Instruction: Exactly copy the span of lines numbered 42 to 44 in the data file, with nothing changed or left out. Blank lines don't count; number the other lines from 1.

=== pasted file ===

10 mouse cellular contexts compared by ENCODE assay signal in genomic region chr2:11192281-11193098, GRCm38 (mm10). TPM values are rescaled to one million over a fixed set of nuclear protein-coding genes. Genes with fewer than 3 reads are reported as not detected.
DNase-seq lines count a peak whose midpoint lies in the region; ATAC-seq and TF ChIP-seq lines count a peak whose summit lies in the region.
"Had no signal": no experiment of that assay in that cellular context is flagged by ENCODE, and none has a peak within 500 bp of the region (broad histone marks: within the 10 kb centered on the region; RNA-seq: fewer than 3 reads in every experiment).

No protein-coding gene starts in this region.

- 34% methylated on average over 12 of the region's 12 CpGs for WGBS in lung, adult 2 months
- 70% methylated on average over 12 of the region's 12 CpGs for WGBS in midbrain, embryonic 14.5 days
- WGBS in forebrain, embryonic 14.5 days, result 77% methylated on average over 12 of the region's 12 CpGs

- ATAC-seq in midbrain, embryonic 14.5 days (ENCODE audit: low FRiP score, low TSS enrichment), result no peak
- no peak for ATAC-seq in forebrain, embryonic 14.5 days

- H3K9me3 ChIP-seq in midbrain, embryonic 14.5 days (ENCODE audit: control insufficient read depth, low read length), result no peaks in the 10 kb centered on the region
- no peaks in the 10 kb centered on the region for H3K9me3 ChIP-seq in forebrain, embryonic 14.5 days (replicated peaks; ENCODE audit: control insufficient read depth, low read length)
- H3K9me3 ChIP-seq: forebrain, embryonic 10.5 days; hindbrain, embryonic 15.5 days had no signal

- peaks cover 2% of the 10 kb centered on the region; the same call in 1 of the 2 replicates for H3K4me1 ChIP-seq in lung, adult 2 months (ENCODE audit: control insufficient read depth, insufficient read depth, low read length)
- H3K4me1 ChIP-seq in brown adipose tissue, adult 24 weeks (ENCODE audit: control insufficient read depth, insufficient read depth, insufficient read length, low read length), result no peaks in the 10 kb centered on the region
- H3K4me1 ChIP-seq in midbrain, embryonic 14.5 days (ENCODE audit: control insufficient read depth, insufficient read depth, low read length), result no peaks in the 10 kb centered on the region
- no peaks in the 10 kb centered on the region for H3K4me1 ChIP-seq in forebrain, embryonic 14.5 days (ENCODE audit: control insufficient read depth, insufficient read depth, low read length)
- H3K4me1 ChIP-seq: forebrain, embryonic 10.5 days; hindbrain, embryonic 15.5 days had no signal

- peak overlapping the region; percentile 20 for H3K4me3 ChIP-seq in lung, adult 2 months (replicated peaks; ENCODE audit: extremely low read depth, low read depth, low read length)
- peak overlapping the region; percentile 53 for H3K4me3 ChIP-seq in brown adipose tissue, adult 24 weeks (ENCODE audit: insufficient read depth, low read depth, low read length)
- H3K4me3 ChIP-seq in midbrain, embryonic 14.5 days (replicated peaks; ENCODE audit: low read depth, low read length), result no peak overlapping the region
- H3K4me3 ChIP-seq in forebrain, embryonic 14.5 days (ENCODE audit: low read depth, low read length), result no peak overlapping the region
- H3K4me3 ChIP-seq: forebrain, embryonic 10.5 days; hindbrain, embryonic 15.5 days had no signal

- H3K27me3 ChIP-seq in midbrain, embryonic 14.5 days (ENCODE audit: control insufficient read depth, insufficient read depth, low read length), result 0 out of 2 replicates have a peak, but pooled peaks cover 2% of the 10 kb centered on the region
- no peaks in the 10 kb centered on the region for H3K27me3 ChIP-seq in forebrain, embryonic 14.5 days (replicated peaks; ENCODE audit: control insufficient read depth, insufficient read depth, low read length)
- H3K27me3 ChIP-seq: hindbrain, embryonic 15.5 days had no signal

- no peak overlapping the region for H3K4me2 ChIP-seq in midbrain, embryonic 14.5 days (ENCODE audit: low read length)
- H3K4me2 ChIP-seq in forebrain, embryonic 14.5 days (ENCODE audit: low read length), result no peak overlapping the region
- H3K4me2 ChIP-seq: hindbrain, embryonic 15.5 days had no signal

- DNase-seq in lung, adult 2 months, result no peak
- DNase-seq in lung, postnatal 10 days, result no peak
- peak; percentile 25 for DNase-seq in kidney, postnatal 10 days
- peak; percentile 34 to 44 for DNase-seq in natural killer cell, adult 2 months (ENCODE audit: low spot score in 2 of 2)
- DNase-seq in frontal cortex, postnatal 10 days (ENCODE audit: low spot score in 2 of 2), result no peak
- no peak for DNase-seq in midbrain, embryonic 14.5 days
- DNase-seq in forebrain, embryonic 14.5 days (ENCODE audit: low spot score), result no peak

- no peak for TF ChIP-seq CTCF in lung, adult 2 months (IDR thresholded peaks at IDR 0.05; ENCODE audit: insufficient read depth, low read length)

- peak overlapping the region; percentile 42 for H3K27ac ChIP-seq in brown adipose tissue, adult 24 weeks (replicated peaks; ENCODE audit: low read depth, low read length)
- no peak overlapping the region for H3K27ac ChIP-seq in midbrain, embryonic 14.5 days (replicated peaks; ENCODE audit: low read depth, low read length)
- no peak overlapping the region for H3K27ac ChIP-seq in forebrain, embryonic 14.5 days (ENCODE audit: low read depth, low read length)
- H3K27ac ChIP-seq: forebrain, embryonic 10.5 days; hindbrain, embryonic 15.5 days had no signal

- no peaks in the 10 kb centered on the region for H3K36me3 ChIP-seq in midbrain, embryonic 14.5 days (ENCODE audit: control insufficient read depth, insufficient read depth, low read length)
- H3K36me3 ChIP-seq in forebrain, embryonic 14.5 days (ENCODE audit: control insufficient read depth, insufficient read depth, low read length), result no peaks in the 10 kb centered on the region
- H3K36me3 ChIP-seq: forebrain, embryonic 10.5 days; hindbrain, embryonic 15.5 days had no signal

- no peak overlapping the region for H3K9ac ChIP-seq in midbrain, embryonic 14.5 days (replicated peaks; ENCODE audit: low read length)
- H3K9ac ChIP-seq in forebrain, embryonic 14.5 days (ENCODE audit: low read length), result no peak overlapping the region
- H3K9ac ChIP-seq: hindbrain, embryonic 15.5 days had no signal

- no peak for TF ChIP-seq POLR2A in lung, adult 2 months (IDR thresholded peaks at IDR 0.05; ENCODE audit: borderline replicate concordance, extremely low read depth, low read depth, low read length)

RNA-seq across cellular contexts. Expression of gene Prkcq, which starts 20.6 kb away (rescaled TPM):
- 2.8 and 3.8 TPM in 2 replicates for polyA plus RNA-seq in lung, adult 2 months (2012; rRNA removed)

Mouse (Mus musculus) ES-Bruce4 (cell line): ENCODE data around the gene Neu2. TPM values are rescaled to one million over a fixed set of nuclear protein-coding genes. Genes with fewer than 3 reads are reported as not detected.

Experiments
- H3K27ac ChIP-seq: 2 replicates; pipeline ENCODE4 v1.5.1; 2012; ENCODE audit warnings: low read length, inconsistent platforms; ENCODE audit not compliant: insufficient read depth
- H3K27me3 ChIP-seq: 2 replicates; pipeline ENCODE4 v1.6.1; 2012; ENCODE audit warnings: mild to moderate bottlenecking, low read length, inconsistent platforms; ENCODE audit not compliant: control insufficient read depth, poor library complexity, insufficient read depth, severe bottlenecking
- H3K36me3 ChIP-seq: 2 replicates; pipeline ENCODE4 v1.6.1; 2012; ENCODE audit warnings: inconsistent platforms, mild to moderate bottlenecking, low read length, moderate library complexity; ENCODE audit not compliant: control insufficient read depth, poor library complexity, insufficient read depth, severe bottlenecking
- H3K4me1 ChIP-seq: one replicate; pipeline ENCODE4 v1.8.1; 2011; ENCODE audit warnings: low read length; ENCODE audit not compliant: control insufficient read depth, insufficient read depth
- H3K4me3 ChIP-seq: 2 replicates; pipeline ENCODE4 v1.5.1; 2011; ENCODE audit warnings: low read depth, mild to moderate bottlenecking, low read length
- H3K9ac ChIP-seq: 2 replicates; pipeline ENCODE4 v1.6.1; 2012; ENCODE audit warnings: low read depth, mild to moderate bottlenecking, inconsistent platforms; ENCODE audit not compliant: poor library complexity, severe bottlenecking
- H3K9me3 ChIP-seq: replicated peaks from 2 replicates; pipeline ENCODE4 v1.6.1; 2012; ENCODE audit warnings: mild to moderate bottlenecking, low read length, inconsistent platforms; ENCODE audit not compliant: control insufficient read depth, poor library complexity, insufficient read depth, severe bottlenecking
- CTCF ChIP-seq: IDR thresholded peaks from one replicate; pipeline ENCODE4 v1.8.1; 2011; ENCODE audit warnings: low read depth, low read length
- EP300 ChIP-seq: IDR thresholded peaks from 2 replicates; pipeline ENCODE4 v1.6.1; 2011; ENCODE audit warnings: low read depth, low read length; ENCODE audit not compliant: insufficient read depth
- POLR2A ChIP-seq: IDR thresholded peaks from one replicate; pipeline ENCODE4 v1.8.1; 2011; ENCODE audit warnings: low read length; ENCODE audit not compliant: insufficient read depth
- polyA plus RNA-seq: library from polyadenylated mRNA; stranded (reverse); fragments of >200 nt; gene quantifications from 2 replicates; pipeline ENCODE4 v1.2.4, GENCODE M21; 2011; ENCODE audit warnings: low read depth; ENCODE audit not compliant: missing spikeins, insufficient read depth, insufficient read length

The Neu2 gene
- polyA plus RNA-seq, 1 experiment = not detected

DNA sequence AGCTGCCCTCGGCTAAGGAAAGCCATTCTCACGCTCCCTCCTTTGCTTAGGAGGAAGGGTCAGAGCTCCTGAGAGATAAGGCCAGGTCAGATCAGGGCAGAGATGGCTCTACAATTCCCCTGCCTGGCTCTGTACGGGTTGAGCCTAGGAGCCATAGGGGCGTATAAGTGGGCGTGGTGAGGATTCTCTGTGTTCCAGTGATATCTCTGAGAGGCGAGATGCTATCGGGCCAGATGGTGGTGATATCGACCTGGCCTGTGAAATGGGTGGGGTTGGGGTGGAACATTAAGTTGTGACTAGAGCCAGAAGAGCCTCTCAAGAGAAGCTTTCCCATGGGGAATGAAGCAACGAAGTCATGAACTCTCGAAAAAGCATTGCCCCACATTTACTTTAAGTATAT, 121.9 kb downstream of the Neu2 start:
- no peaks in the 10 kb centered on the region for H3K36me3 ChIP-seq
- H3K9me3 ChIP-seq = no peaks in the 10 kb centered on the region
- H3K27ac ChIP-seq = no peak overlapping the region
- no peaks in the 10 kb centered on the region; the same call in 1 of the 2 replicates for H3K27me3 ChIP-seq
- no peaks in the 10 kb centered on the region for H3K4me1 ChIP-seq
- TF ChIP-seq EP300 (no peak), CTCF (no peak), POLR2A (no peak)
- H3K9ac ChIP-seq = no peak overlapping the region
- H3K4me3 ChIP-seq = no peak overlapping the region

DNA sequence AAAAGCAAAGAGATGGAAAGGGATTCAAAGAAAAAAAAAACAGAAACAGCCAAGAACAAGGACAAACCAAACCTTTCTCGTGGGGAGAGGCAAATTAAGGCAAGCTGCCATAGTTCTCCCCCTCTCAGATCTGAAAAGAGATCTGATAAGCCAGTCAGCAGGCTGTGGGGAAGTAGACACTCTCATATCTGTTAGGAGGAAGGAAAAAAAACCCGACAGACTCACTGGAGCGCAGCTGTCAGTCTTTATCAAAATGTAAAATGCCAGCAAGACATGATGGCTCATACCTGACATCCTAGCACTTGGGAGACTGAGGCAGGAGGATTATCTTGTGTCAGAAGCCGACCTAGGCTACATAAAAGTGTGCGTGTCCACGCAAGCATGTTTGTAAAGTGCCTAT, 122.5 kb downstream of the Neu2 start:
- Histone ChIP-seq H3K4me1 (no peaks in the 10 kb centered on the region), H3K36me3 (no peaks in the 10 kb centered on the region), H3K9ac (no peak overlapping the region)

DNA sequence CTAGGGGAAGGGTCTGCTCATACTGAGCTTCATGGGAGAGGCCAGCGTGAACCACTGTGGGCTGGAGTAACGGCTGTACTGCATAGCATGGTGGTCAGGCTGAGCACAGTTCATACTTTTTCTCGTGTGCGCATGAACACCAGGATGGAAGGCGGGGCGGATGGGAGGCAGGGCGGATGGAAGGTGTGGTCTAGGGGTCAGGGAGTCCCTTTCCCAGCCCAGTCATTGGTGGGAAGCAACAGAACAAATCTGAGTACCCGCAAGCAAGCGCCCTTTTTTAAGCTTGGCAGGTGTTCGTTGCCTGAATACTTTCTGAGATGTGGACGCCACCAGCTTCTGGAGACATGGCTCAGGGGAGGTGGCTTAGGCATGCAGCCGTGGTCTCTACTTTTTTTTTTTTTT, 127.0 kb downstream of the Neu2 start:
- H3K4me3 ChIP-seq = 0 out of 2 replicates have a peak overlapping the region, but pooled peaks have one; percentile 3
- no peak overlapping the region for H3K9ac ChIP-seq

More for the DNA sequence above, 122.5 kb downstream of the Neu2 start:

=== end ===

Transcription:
- H3K36me3 ChIP-seq in forebrain, embryonic 14.5 days (ENCODE audit: control insufficient read depth, insufficient read depth, low read length), result no peaks in the 10 kb centered on the region
- H3K36me3 ChIP-seq: forebrain, embryonic 10.5 days; hindbrain, embryonic 15.5 days had no signal

- no peak overlapping the region for H3K9ac ChIP-seq in midbrain, embryonic 14.5 days (replicated peaks; ENCODE audit: low read length)